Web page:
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How do Multifocal Contact Lenses Work?

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Contact lenses can be an excellent alternative to switch up your look from your prescription glasses while maintaining the same vision correction. Your contact lens journey begins with a comprehensive contact lens exam and fitting with your optometrist.

Contact lenses offer specialty options to help correct complex vision issues and clear up your vision. Multifocal contact lenses are one of these unique specialty lens types.

Let’s explore how multifocal contact lenses work, including how they are designed to help with your unique visual needs.

A Closer Look at Multifocal Contact Lenses

Contact lens technology has evolved over the years, and multifocal contact lenses make vision correction more accessible. Multifocal lenses are designed to help correct vision for people with refractive errors such as: 

Presbyopia is an age-related decline in vision that makes it more difficult for middle-aged and older adults to see things up close. Presbyopia is a normal aspect of aging, and multifocal contact lenses can help correct it and eliminate the need for reading glasses.

Multifocal contact lenses can have a bifocal and trifocal design with distinct lens powers to correct vision at varying distances. Multifocal lenses can help people who need vision correction at multiple distances.

Multifocal lenses work in different ways depending on the design of the lens, which falls into 2 primary groups:

  • Simultaneous vision designs—this design has specific regions of the lens designated for far and near viewing. There are 2 types of simultaneous vision designs, concentric and aspheric.
  • Segmented designs—this design has the center and top portions containing the proper power for viewing distant objects, while the lower portion has added magnifying power for viewing near objects.

Multifocal contact lenses also come in different forms—let’s explore some of them.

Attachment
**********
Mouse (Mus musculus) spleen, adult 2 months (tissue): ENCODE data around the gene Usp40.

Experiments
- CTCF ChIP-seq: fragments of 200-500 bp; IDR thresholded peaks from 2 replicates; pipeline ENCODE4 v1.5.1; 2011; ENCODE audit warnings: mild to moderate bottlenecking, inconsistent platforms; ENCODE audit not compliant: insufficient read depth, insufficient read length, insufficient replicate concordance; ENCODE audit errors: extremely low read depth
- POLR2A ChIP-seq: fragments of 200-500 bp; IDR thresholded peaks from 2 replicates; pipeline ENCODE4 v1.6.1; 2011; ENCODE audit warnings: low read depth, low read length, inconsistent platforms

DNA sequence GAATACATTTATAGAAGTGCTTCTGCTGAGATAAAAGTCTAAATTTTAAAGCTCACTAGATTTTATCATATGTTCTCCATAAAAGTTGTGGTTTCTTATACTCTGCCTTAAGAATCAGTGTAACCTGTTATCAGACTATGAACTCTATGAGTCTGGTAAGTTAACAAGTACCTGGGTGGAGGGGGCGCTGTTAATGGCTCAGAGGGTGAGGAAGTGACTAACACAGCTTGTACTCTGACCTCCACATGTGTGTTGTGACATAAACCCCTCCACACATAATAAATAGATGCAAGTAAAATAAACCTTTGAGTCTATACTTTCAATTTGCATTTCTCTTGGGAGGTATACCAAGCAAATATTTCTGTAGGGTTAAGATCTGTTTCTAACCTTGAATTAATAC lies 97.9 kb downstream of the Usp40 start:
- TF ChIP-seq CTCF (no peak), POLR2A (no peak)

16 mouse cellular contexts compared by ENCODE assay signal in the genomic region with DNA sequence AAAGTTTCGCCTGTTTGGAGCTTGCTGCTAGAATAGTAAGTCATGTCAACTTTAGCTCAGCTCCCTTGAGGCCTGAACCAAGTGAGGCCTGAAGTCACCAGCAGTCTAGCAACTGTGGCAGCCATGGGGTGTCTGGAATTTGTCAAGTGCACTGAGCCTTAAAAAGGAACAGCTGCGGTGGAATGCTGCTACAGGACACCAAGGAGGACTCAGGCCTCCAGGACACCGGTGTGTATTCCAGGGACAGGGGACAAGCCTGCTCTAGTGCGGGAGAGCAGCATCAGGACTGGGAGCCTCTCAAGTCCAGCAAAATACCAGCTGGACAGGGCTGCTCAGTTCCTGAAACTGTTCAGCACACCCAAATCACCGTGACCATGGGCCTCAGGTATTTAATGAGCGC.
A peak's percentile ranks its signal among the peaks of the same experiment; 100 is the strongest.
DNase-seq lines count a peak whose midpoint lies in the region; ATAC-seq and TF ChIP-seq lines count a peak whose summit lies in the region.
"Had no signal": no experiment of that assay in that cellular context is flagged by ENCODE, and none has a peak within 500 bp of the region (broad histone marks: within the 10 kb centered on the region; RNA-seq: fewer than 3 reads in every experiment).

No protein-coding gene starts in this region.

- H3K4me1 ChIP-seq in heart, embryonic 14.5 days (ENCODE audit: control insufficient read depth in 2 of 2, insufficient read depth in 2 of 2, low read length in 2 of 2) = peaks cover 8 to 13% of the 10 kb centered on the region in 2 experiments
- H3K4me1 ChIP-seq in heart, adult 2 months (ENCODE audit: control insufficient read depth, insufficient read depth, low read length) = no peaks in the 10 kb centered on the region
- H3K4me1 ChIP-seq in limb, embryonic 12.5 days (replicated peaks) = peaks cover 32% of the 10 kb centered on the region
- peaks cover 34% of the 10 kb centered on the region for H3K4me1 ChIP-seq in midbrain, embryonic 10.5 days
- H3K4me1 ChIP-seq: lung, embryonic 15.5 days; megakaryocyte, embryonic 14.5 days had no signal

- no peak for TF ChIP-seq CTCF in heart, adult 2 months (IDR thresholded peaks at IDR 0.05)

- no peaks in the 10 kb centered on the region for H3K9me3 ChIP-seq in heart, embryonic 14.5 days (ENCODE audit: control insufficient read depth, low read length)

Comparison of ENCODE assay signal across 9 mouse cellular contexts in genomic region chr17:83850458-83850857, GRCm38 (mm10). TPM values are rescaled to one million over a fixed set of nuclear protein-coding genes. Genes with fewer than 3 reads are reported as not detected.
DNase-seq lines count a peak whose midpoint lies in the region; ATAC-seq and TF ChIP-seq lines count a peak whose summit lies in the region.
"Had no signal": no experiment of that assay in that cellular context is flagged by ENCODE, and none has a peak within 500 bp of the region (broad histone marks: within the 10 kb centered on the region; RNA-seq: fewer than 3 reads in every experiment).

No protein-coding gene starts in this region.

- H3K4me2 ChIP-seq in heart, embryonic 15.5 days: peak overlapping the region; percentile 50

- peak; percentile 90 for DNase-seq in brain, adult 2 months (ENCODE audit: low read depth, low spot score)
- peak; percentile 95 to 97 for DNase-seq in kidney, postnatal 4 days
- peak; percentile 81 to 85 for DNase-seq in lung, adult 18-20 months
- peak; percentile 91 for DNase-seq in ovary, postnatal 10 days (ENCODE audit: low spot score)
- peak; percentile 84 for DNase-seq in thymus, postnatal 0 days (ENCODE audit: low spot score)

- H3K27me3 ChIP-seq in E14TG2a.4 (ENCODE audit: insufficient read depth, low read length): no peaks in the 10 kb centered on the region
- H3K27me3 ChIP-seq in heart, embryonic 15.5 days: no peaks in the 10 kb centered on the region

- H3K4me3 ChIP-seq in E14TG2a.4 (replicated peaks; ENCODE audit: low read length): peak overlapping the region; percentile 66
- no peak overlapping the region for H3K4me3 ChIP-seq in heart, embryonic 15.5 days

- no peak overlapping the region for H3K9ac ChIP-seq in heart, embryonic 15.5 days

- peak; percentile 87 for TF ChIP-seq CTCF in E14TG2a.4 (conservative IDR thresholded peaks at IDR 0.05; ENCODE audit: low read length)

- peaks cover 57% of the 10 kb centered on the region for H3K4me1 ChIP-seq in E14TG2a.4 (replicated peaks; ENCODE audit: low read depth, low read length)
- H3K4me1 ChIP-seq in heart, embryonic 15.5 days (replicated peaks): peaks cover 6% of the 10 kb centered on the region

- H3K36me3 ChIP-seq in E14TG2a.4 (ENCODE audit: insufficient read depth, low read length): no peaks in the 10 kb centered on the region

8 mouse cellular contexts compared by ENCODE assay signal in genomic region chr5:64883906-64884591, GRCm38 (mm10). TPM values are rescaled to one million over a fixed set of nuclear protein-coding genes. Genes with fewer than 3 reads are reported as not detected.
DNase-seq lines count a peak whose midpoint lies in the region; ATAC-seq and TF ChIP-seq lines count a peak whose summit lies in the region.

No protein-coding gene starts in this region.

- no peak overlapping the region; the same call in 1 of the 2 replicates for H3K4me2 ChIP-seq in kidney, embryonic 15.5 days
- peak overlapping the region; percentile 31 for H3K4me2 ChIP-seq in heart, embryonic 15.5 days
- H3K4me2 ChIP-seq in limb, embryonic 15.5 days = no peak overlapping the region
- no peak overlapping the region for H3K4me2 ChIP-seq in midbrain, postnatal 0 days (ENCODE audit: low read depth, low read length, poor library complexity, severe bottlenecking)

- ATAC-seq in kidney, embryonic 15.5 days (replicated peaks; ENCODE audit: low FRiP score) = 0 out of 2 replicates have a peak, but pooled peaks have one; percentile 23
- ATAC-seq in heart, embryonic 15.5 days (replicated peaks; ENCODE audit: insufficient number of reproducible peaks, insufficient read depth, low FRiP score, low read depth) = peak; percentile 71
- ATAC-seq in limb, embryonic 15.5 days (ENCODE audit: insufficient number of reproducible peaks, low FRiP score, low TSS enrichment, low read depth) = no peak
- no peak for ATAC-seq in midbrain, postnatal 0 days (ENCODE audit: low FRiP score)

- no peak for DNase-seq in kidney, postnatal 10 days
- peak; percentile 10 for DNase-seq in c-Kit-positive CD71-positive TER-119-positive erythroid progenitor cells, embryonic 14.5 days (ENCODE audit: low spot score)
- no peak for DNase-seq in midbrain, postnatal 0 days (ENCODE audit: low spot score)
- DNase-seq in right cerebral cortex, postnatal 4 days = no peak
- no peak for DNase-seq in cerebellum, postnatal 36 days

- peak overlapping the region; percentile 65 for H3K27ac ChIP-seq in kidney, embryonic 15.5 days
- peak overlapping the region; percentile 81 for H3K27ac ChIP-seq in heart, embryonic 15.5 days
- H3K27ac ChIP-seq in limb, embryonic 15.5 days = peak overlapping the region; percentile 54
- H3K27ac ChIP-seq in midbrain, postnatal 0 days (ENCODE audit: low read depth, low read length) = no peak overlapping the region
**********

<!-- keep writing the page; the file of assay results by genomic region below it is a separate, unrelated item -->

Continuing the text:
An older man holding a contact lens on his index finger close to the camera

Different Forms of Multifocal Contacts

Getting to know multifocal contact lenses means exploring their different forms. Let’s simplify some of the different options.

Concentric Multifocal Contacts

Concentric multifocal lenses contain the lens power for seeing distant objects in the center of the lens, surrounded by concentric rings of near and distance powers of your contact lens prescription.

These lenses can be made of either soft or rigid gas permeable (RGP) contact lens materials. 

Aspheric Multifocal Contact Lenses

Aspheric multifocal contact lenses have a design that’s similar to your progressive eyeglass lenses. These lenses feature a gradual change in power from far to near, with no visible lines in the lenses.

These lenses differ from your glasses because aspheric multifocal contacts are simultaneous vision lenses, and your visual system must adjust and learn to select the proper lens power for the situation.

Segmented Bifocal Contact Lenses

Segmented bifocal contact lenses feature a rigid gas permeable (RGP) design. They have 2 power segments with a clear line of separation between distance correction on top and near correction below. 

Your eye will adjust and look through either one depending on whether you’re looking at distant objects or close-up objects.

Addressing Your Visual Needs

Multifocal contact lenses are another tool to help address your unique visual needs. Your optometrist will be able to determine the best lenses for your eyes through a comprehensive contact lens exam and fitting. Book an appointment with your optometrist to see if multifocal contact lenses are a good option for you!

Dr. Keevn Otte

Written by Dr. Keevn Otte

Dr. Keevn Otte joined Orchard Park Optometry in 2015 and became a partner in 2018. Keevn grew up in a small community in Minnesota and graduated from St. Cloud State University with a degree in biomedical science and chemistry. He attended Pacific University College of Optometry in Oregon, graduating in spring 2015 and receiving their Outstanding Clinician Award for that year. He was also a member of the Beta Sigma Kappa Optometric Honor Society.

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